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Champagne & Sparkling Offers

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13 Item(s)

  1. Prosecco Ca'Rosa Sparkling Wine

    Prosecco Ca'Rosa

    Now £10.50

    Was £11.00

    £10.50

    A fabulously fun and fruity off-dry number, this classic Italian fizz has become adored by Latin lovers for its soft mousse, or bubbles. It offers a delightfully fruity nose, followed by flavours of apricot and soft peach, with a refreshing yet gloriously flavourful finish.

    Less 'flinty' than cava or many Champagnes, this makes for a gorgeous celebratory tipple or aperitif in its own right.

  2. Ca Rosa 'Pink' Spumante NV Rose Vegetarian Sparkling Wine

    Ca Rosa 'Pink' Spumante NV

    Now £10.50

    Was £11.00

    £10.50

    Zamboni grew the most beautiful roses in Veneto. Young suitors (and sometimes even bashful husbands) came from miles around to purchase blooms to woo their paramour (or apologise for some misdemeanour). So often did Zamboni's flowers turn unrequited love into a blossoming relationship that customers came from farther and farther afield. And thereby lay the problem. Nature has its limits. And some came so far the blooms wilted by the time they got them home.

    Inevitably, people began to question the quality of Zamboni's roses, and he quickly recognised something had to be done. He set about making a sparkling 'pink' wine, as elegant as the flowers themselves, and with a finish as lingering and soft as adoration. We suggest you drink it from a vase.

  3. Lanson Black Label Champagne NV

    Lanson Black Label NV Champagne

    Now £20.00

    Was £35.00

    £20.00

    Do not be fooled by the Maltese Cross and the black uniform that Lanson wears, it is not a member of the St John Ambulance. It can't patch up minor cuts and grazes, it doesn't know what the acronym DRAB stands for and it's ineffective at employing the recovery position.

    However, what this Champagne lacks in basic First Aid knowledge, it more than makes up for in consistency, reputation and quality. Lanson with it's fresh 'non-malolactic' style, puts a smile on any face, but we don't recommend administering it at the scene of an accident.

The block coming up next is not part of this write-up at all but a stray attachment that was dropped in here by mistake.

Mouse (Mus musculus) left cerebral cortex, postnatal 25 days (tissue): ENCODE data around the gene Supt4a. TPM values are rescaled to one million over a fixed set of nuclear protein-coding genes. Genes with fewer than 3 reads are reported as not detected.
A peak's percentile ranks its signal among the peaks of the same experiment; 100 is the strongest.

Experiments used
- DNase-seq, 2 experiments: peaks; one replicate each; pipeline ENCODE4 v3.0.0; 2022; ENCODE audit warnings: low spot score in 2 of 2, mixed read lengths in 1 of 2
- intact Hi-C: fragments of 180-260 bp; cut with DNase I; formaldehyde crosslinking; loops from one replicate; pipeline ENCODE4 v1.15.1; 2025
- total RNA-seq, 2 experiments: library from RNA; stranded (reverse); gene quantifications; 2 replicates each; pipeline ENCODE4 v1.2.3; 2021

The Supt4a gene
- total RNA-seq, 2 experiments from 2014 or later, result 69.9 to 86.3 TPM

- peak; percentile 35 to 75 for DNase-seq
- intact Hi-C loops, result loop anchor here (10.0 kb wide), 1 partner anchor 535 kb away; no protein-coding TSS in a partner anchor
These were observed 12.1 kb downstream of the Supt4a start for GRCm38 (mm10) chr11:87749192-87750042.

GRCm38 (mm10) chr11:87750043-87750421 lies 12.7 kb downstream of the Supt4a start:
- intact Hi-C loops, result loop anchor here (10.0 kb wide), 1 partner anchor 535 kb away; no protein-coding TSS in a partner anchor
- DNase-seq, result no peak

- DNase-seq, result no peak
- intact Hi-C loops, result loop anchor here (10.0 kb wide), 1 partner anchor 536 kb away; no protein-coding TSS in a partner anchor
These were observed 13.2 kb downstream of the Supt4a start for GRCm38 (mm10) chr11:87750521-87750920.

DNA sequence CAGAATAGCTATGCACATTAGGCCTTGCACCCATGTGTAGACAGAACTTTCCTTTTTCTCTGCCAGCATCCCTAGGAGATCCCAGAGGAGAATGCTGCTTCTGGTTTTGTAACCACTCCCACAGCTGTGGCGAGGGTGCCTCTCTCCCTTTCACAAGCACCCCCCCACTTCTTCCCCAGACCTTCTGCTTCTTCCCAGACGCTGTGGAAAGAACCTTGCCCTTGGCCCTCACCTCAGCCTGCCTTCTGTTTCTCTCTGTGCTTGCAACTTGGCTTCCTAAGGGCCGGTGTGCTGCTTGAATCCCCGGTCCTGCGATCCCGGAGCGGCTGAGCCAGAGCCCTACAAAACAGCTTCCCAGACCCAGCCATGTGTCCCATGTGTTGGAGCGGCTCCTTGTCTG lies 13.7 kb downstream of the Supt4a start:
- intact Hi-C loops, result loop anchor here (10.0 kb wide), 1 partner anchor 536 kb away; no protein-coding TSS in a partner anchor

4. Heidsieck Monopole Gold Top 2005 Vintage Champagne

    Heidsieck Monopole Gold Top 2005 Vintage Champagne

    Now £20.00

    Was £35.00

    £20.00

    We'll get onto the stuff inside the bottle in a minute but, first, how cool is the bottle? If you are having a dinner party with some fancy pants people or, alternatively, someone whom you fancy the pants off, you can't deny the ridiculous glamour of having a Champagne on the table in shiny gold packaging.

    Anyway, once you've opened it, you can expect a rollicking good ride of toasted hazelnuts, brioche and Braeburn apples. Yum.

  5. Heidsieck Monopole Silver Top Brut NV Champagne

    Heidsieck Monopole Silver Top Brut NV Champagne

    Now £20.00

    Was £35.00

    £20.00

    Silver. One of the human race's most cherished precious metals. There's something entrancing about its cool colour and subdued glamour that makes us want to adorn ourselves with it, eat from it and tell the time by it.

    In this case, marvelously, you can also drink it. And instead of being noxious and metallic, it's actually a supremely well balanced, fresh Champagne, laden with flavours of orchard fruits and freshly sliced vanilla pods.

  6. Champagne Philippe Guidon Brut Rosé NV

    Champagne Philippe Guidon Brut Rosé NV

    Now £22.00

    Was £27.00

    £22.00

    There's something inherently hedonistic about pink champagne, something inescapably self indulgent. And why not? What's wrong with a celebration of life for life itself? It only becomes vulgar when the only people who can afford it are bankers, oligarchs and Premier league footballers...

    So three cheers for Philippe Guidon - with this beautifully crisp and fresh, fruity but elegant fizz, you can live for the moment without breaking the bank.

  7. Jean Baptiste Alexandre Brut NV Champagne

    Jean Baptiste Alexandre Brut NV Champagne

    Now £26.00

    Was £30.00

    £26.00

    You might think you're familiar with the story of John the Baptist, but you probably don't know the truth. When Herod's daughter demanded John's head on a salver after dancing for her father - he being pleased enough to offer anything she wanted in return - Herod was horrified. 'Why on a plate?' he thought.